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Supernova kills mammoths?

  1. Nov 4, 2005 #1
    Rich Firestone a nuclear expert, has been working for years now on the hypethesis that the North American megafauna (mastodons, woolly mammoths etc) went extinct due to a supernova.

    He presented this idea on two recent congresses so it's getting some media coverage now:

    http://weblog.physorg.com/news3399.html [Broken]

    I'm familiar with evidence. It's there. One element in particular is striking, the unexplained atmospheric radio-active carbon14 spikes in those periods (the last one actually 12,770 years ago) suggesting that something indeed was going on.

    We have discussed some of this briefly here but Vela-X does not seem the correct candidate.

    My questions:

    What would our experts think of his mechanism?

    Is there a known supernova that matches the dates and that could be close enough for all this?

    Isn't that radio-active comet a bit fast? covering 250 LJ in 28,000 years? or was it *less than* 250LJ perhaps?

    Off the record, the continental Siberian mammoths seemed totally unaffected by the 13,000 years event and continued to thrive at least another 1700 years, the oldest dated fossils being around 11,200 calendar years. After that a relict population survived on Wrangel island until some 4000 calender years ago.
    Last edited by a moderator: May 2, 2017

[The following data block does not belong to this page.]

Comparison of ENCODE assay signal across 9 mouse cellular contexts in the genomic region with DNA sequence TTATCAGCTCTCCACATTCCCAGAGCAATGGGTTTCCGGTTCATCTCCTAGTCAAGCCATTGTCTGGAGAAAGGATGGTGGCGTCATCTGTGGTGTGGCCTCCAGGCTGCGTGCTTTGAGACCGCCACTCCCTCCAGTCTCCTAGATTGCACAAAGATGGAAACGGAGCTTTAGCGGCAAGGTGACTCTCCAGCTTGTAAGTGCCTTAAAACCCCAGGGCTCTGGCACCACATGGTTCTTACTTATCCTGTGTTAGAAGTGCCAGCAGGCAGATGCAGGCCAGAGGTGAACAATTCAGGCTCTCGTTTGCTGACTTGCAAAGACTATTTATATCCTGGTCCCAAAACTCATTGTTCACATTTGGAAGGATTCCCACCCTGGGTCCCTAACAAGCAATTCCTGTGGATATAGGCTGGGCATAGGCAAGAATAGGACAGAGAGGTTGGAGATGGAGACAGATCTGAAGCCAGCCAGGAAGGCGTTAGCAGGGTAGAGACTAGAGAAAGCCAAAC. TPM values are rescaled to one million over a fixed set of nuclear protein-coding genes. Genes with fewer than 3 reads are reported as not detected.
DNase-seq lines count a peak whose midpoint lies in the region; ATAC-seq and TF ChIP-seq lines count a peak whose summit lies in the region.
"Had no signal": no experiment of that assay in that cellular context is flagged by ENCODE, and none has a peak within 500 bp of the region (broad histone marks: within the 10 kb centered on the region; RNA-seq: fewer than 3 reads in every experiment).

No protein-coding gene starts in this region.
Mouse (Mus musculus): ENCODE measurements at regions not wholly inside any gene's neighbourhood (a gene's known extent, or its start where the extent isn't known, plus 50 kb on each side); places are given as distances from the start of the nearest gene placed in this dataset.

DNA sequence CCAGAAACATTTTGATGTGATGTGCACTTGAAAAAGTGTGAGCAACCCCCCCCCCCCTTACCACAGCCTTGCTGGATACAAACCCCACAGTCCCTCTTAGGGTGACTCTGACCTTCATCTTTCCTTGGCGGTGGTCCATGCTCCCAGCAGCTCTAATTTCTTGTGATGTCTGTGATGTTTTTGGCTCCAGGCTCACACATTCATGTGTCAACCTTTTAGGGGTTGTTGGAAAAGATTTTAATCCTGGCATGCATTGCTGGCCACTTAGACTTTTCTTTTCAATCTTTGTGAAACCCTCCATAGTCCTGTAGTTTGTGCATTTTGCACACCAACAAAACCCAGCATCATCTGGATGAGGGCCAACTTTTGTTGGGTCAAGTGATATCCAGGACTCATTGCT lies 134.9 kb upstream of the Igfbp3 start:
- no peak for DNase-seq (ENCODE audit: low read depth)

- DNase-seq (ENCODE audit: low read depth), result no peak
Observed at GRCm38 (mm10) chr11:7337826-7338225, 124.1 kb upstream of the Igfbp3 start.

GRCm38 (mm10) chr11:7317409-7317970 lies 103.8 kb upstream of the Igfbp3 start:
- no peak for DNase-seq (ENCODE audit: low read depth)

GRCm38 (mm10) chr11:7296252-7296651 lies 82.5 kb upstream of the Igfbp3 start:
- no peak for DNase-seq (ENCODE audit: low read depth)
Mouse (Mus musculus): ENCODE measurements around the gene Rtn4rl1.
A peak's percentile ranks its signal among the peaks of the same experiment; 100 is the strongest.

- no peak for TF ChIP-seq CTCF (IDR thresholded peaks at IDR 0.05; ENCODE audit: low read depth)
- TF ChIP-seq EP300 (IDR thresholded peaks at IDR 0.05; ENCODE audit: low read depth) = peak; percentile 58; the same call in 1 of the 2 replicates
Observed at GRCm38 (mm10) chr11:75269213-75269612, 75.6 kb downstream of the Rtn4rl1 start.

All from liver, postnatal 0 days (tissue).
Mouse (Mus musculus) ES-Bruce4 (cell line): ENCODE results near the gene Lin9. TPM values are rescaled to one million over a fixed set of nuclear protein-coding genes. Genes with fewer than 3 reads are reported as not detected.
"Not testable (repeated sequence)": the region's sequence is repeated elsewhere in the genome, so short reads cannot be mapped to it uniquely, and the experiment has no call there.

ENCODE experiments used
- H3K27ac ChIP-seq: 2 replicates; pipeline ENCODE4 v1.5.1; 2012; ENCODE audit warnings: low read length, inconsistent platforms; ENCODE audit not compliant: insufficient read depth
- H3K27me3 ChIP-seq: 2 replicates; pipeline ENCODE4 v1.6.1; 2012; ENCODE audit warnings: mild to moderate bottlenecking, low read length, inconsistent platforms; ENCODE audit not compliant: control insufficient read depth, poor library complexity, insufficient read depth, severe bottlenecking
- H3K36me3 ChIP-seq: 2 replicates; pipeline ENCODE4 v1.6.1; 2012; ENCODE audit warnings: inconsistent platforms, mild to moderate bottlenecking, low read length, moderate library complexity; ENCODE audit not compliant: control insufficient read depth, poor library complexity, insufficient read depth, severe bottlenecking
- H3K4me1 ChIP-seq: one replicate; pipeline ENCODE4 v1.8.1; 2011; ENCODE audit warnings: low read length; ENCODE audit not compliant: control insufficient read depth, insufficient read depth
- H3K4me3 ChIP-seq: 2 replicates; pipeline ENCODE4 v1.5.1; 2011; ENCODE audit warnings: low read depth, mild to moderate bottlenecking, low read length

2. jcsd
  3. Nov 5, 2005 #2


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    I think you are on the right track. You should first start with candidate supernovas. The remnants of any near enough to have affected earth a mere 13,000 years ago should still be very fresh. Perhaps the veil nebula [which originated about 65,000 years ago] might be worth a look, but it was a measly garden variety nova and I believe that one has been pretty much ruled out.
  4. Nov 5, 2005 #3
    Have they found tiny impact crateors in any other animals' fossils?
  5. Nov 6, 2005 #4
    Not that I know of. Firestone reported at the WoE congress:

    text summerized liberally.
  6. Nov 6, 2005 #5


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    That's one biiggg supernova, depositing that much iron at a distance of 250 light years.

    The dates are a bit confused, but 34ka for the "iron fall" isn't all that much different from the 50ka estimated for the Barringer impact event.
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